Friday, March 15, 2013

"Move Over George!"

I recall reading an article years ago about Retired Supreme Court Justice Sandra Day O'Conner's husband being stricken with Alzheimer's. The family had placed him in a care facility and while living there, he had found "another love." The article went on to read that this scenario with Alzheimer and Dementia patients was very common. While most Alzheimer patients lose cognitive abilities and experience mood changes, their need for relationships, remain. If there has been one thing consistent with mother since she has been living in the nursing home, it is that she longs for someone to love and care for. I have seen several of these "pursuits" come and go. I am usually informed of mother's "intended" by staff members, while visiting. I have even caught myself being especially polite to a few, as if I was meeting mother's new boyfriend for the first time and having a need to make a good impression. Today, I have come for a visit, and receive news that mother has a new beau. As I roll her down the hall to sit in the front room, I notice her wearing a round pin on her shirt that says "kiss me!" I wonder if every resident is wearing a pin like this, or has my mother earned the honor! As I wheel her into the sitting area, I notice a very tall man, with a not so becoming hat pulled down over his ears, coming near. Mother glances over and says, "come over here honey so I can hold your hand." I whisper to mother to be quiet, that she doesn't even know this man. She looks at me like I'm crazy and says "O yes, I do, I love him. It doesn't take me long until I'm on my feet and wheeling mother back down the hall again. One of the nurses is headed the same way and walks alongside us. The nurses and staff here at the home have become very familiar with mother and her needs. I feel so comfortable with them as they care for her. I begin to share what has just happened with the nurse, she smiles and tells me how mother brightens everybody's day at the home with her funny words and doings. She encouraged me to look at my mother in a different light; she's happy, living, and to try to embrace the joy that she receives from these little relationships. I must say, her words have stuck in my heart and mind. Why is it that I would want mother to roll around the halls all day of a place where she has not chosen to be, but has to be, and deprive her of having the one thing that can make her feel alive, love. When you think about it, I suppose it's like the songwriter said, "Love makes the world go round!" And you never of us could end up in a home with George Clooney some day!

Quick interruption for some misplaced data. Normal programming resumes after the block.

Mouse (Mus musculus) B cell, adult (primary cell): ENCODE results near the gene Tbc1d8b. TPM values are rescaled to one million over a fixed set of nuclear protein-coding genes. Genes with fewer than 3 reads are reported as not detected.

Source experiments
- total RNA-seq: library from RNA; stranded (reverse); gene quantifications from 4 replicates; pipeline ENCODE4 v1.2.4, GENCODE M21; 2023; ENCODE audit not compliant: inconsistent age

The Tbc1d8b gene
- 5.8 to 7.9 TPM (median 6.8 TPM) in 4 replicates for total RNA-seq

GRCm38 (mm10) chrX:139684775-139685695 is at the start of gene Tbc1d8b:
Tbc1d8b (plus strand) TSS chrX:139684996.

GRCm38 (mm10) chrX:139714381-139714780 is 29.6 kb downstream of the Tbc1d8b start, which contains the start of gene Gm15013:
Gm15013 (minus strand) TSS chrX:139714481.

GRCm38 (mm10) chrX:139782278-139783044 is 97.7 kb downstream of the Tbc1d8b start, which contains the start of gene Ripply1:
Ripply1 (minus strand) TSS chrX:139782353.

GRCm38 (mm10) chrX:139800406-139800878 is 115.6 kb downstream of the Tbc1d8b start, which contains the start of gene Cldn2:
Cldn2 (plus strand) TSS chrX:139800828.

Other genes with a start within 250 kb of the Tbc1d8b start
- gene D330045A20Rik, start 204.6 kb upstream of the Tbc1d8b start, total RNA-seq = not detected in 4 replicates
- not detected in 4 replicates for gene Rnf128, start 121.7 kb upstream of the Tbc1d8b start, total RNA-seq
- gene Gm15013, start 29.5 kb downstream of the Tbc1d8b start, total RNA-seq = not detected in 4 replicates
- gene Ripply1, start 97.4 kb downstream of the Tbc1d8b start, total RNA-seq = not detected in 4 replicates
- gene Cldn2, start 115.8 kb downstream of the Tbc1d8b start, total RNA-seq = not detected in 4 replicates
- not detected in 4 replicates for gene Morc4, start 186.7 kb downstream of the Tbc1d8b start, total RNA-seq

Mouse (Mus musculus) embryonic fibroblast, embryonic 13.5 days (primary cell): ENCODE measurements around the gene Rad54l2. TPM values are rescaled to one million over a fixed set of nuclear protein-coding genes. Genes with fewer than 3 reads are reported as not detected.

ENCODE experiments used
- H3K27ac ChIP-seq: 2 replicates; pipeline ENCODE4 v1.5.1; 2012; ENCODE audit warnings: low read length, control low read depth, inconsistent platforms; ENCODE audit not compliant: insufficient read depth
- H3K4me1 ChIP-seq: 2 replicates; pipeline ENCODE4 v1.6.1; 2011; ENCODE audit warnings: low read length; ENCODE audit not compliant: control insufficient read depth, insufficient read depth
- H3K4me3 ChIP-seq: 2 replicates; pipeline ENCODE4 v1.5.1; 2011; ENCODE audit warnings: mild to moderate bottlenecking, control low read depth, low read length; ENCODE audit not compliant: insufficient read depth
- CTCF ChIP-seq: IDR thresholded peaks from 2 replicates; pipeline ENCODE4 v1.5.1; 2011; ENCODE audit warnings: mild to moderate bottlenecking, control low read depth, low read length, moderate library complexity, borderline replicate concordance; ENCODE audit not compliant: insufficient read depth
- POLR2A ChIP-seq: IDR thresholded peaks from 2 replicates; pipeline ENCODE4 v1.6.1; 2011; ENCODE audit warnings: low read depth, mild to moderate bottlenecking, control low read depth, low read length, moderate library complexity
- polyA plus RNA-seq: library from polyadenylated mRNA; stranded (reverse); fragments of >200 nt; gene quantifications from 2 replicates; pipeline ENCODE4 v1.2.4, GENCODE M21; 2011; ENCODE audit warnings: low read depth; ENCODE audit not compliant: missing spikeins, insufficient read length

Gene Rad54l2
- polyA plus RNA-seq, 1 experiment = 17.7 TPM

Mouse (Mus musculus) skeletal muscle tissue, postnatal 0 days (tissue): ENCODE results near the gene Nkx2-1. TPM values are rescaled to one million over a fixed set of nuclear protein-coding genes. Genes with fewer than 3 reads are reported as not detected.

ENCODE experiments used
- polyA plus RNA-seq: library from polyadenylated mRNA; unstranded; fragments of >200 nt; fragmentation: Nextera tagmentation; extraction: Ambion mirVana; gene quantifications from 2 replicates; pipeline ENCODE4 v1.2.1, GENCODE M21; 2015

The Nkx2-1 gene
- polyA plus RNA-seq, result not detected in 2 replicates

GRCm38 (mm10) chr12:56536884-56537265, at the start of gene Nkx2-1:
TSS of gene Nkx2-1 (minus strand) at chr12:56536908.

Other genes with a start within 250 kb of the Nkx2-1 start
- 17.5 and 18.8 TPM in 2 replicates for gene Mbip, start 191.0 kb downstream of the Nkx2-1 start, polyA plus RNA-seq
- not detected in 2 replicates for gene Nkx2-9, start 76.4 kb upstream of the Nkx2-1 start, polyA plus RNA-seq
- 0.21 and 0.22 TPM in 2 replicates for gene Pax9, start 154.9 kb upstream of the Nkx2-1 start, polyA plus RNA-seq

1. You can have George, I'll take Matthew McConaghey. The only problem I see is that there are 18 women for each 2 men, at least in Mom's facility. The women outlast the men.

  2. I have a patient who's husband who intelectually understands the dementia decline (he happens to be a physician), but he is clearly hurt that his wife of 50 + years no longer recognizes him, and refers to him as a nice man who let's her live with him. This post made me wonder if he would be open to the idea of "courting" his wife again.
    I have had to also had to reframe the help in the home as they are there to help him instead of her and they are personal assistants instead of home health aides.